Anne Tipton's production dealt very successfully with the deliberate emotional unevenness of the play, as it swerved between farce, black comedy and tragedy, as well as the difficulties involved in presenting two main characters whose identities and our view of them remain so ambiguous and fluid. In the main it favoured restraint, understatement and cool precision in both acting and the minimal contemporary staging. This fitted well with Kane's lean and stripped-down dialogue, while also acting to counterpoint the declamatory violence of much of Kane's language. But the production could also take on more threatening and hysterical scenes, for example the striking 'posse' of Burberry-clad 'chavs' and 'chavettes' (UK slang for people living in a social housing culture of low expectations and high crime rates) who formed the crowd throughout the play. Or, the irony and black comedy of the common or garden, portable barbecue that formed the resting place of Hippolytus' genitalia in the final scene. Parts of the play could have been set in almost any socially deprived area of a big British city. Theseus asks the question, 'Come far?', to one of the crowd he is attempting to whip up to ensure Hippolytus punished. Man 1 replies: 'Newcastle'. (92)

An exception to the general coolness was the torture and rape of Strophe by her father Theseus. This was presented as a particularly brutal, shocking and violent moment. In contrast, while Phaedra's own death is not seen, her cremation on her funeral pyre becomes a lyrical and quiet scene. In the Bristol production, it was represented on a raised platform outside of the stage area, partly obscured by a screen, with a gradually rising glare of red lights reminding us of the 'fire' trope, that Phaedra continually uses to describe what love means to her, throughout the play. As she earlier says to Hippolytus: 'You burn me.' (79) Hippolytus himself was played by Laurence Penry-Jones as an appropriate mixture of the apathetic and aggressive, sometimes surly and unfeeling, at other times depressed and despairing. My only real problem with his depiction though, is that casting wise, his Hippolytus is never as unpleasant and physically repulsive as Kane suggest he is. Penry-Jones at his most slobby is no Johnny Vegas for example. In contrast, Diana Kent 's Phaedra was very much the emotional opposite to Hippolytus: torn between control and restraint on the one hand, and overwhelming and self-destructive passion on the other. This led to a striking performance that was variously tense with waiting, but also at times manipulative and narcissistic.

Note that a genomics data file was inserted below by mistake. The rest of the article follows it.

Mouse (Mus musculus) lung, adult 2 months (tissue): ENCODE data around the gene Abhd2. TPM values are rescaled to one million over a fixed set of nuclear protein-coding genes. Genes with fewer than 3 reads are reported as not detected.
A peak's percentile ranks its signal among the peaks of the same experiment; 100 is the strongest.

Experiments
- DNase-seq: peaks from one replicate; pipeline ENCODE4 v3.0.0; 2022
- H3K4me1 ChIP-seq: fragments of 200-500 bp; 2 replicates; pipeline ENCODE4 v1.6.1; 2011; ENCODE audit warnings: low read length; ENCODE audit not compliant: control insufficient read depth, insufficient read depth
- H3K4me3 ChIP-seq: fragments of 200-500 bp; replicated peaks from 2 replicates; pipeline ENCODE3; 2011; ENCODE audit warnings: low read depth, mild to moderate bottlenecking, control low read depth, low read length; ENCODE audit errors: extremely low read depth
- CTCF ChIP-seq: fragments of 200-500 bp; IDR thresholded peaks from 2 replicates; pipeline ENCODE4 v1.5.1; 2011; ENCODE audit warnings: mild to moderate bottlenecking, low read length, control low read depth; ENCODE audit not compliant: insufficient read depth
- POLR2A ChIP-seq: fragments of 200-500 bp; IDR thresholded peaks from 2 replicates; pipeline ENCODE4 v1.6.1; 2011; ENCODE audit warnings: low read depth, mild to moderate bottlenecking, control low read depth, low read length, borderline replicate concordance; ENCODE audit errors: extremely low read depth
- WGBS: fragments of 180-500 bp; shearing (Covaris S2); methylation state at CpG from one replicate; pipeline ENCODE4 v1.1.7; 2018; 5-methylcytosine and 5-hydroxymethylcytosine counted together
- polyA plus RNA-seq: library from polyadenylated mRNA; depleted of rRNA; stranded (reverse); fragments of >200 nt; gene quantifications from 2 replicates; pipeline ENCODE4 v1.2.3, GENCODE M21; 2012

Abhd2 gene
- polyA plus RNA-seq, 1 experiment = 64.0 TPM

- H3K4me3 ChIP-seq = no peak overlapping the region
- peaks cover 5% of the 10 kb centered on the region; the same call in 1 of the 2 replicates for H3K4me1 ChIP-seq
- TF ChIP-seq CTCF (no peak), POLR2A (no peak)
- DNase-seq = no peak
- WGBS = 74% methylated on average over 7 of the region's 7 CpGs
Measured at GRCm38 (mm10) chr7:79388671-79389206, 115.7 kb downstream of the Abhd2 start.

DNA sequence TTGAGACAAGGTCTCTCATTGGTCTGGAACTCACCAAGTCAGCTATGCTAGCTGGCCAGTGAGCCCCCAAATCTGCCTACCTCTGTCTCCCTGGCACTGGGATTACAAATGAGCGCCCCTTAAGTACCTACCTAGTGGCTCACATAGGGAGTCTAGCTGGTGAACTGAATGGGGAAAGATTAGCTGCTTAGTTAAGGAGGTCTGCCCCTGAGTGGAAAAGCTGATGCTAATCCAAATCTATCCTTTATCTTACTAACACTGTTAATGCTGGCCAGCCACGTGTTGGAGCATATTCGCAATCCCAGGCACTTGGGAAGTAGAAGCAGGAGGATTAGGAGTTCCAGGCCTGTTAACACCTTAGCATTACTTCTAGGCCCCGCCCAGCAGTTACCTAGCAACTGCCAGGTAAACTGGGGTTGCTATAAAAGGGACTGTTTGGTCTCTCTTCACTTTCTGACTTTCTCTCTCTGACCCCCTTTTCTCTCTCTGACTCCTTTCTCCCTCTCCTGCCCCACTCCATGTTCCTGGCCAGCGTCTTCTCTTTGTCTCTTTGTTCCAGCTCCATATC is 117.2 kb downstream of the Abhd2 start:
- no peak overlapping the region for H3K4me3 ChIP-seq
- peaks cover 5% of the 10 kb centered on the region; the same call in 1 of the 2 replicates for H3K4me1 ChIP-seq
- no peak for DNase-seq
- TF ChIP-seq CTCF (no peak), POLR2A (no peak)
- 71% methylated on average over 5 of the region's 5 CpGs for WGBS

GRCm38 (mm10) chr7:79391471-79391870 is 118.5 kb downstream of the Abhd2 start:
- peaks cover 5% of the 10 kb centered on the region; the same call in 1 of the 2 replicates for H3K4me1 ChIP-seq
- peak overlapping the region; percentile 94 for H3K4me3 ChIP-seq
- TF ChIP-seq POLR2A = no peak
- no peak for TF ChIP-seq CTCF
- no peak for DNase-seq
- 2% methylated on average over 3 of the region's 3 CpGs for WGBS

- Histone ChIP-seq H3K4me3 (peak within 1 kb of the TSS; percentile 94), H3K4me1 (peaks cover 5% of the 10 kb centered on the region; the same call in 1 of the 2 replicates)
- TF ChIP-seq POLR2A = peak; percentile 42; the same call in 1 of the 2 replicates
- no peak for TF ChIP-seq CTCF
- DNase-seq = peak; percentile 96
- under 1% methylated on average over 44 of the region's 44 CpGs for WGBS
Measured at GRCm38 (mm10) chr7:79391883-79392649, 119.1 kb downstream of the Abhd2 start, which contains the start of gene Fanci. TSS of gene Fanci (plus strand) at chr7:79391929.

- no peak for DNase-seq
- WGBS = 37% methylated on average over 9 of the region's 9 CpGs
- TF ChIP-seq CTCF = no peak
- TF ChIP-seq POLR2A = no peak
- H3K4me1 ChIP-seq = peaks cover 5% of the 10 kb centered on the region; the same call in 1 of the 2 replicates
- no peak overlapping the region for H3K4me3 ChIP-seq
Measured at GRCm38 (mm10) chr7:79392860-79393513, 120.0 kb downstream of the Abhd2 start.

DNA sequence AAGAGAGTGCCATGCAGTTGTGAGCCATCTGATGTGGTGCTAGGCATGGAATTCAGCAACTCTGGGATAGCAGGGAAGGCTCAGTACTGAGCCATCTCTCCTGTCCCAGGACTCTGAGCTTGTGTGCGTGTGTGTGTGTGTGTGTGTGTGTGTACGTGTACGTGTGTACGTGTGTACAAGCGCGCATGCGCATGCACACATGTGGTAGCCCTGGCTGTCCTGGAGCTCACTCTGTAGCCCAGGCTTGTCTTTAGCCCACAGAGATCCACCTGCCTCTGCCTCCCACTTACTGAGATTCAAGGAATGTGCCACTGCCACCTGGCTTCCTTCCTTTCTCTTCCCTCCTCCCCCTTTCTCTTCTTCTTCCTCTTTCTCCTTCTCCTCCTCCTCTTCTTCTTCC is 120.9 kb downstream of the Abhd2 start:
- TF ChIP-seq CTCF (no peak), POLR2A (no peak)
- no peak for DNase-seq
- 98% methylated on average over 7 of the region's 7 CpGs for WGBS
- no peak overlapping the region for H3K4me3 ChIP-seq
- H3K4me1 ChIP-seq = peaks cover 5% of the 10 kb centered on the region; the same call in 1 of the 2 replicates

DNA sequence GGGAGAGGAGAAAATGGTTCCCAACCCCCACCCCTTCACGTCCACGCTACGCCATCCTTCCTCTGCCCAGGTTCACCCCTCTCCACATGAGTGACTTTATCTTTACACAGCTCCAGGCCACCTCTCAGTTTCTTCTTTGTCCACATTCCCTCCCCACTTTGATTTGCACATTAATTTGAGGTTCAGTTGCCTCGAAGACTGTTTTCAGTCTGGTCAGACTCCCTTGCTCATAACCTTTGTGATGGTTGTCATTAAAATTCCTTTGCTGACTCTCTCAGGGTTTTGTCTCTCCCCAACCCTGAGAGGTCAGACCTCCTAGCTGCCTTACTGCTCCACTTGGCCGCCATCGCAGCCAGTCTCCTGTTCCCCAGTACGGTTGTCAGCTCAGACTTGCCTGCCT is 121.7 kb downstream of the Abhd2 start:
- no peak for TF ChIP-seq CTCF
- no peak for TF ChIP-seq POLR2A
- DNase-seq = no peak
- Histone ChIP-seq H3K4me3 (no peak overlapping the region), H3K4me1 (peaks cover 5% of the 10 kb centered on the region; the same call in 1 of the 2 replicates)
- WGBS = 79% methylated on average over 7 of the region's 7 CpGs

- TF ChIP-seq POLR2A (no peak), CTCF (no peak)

The stage itself consisted of a raised rectangular platform in the Bristol Old Vic studio (suggesting the studio origins of this play) dominated by a sofa, the floor strewn with the discarded rubbish of Hippolytus' self-incarcerated life. There was no change in scenery to indicate the different rooms, instead Emma Chapman's intelligent and sensitive use of lighting served to distinguish spaces and, as in the scene of Phaedra's cremation, had an extremely important role to play in the overall success of the production. One of the problems faced by a director in the play is what to do about the relation between naturalism and stylisation at its core. This problem is true of much of Kane's work, but is particularly acute in the case of Phaedra's Love. The main characters are psychologically clearer and more developed than anywhere else, even more than in Blasted, yet simultaneously the play becomes more and more stylised as it develops, where the universalising ethical themes predominate over any motivations produced from characterisation. As for example, in the suddenness with which Hippolytus realises that Phaedra's accusation of rape offers him a way out of his deathly life, or Phaedra's sudden decision to commit suicide. Tipton's solution was to go for a basically naturalistic staging and presentation throughout, including a clear set of visual metaphors that located the crowd as members of the contemporary British underclass, though this did raise some problems as regards the bloody farce that is the final scene of the play. In particular, if the play becomes too located in the present and focussed around the relationship between Phaedra and Hippolytus, there is a danger it loses its thematic edge. After all, as Tipton said at the post-show discussion, the play is essentially about the redemptive possibilities of love and the recovery of an ethical stance towards the world. But if so, then the danger in becoming too contemporary and psychologicised is that it threatens to make such abstract themes overly concrete, although this is as I suggest above a thematic and presentational tension within the play. Kane is using her version of classical tragedy to provoke us to question and measure the relationship between our superficial contemporary existence and more authentic modes of living, where life is faced in all its glory and despair.

Notes: Thanks to Amanda Adams, Stephanie Burt-Andrews and Matthew Carwardine-Palmer at the Bristol Old Vic for arranging and giving permission to use the production photos above.


Billington, M., 2005. The best British playwright you'll never see [online]. London, The Guardian. Available from:,11710,1443932,00.html, [Accessed 25 November 2005].

Bond, E., 2002. Sarah Kane and theatre. In: G. Saunders, Love me or kill me': Sarah Kane and the theatre of extremes. Manchester: Manchester University press.

Kane, S., 1996. Blasted and Phaedra's Love. London: Methuen.

Saunders, G., 2001. Love me or kill me': Sarah Kane and the theatre of extremes. Manchester: Manchester University Press.

Sierz, A., 2000. In yer face theatre: British drama today. London: Faber and Faber.